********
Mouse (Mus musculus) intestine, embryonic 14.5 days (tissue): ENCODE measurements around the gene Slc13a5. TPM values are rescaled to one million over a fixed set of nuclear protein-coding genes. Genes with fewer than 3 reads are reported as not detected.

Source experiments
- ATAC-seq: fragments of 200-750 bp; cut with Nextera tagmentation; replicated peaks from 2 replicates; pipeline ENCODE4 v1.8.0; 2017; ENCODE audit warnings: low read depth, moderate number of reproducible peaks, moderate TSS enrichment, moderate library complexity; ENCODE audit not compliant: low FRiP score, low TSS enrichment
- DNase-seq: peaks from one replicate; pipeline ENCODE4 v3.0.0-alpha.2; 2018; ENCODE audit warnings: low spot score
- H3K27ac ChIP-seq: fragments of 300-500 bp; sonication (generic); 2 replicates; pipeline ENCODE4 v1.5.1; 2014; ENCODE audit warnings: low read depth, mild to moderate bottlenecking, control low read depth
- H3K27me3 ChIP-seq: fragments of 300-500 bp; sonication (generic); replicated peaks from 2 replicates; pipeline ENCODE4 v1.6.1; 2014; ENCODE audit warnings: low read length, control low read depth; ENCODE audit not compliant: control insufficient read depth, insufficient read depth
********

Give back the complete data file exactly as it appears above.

Mouse (Mus musculus) intestine, embryonic 14.5 days (tissue): ENCODE measurements around the gene Slc13a5. TPM values are rescaled to one million over a fixed set of nuclear protein-coding genes. Genes with fewer than 3 reads are reported as not detected.

Source experiments
- ATAC-seq: fragments of 200-750 bp; cut with Nextera tagmentation; replicated peaks from 2 replicates; pipeline ENCODE4 v1.8.0; 2017; ENCODE audit warnings: low read depth, moderate number of reproducible peaks, moderate TSS enrichment, moderate library complexity; ENCODE audit not compliant: low FRiP score, low TSS enrichment
- DNase-seq: peaks from one replicate; pipeline ENCODE4 v3.0.0-alpha.2; 2018; ENCODE audit warnings: low spot score
- H3K27ac ChIP-seq: fragments of 300-500 bp; sonication (generic); 2 replicates; pipeline ENCODE4 v1.5.1; 2014; ENCODE audit warnings: low read depth, mild to moderate bottlenecking, control low read depth
- H3K27me3 ChIP-seq: fragments of 300-500 bp; sonication (generic); replicated peaks from 2 replicates; pipeline ENCODE4 v1.6.1; 2014; ENCODE audit warnings: low read length, control low read depth; ENCODE audit not compliant: control insufficient read depth, insufficient read depth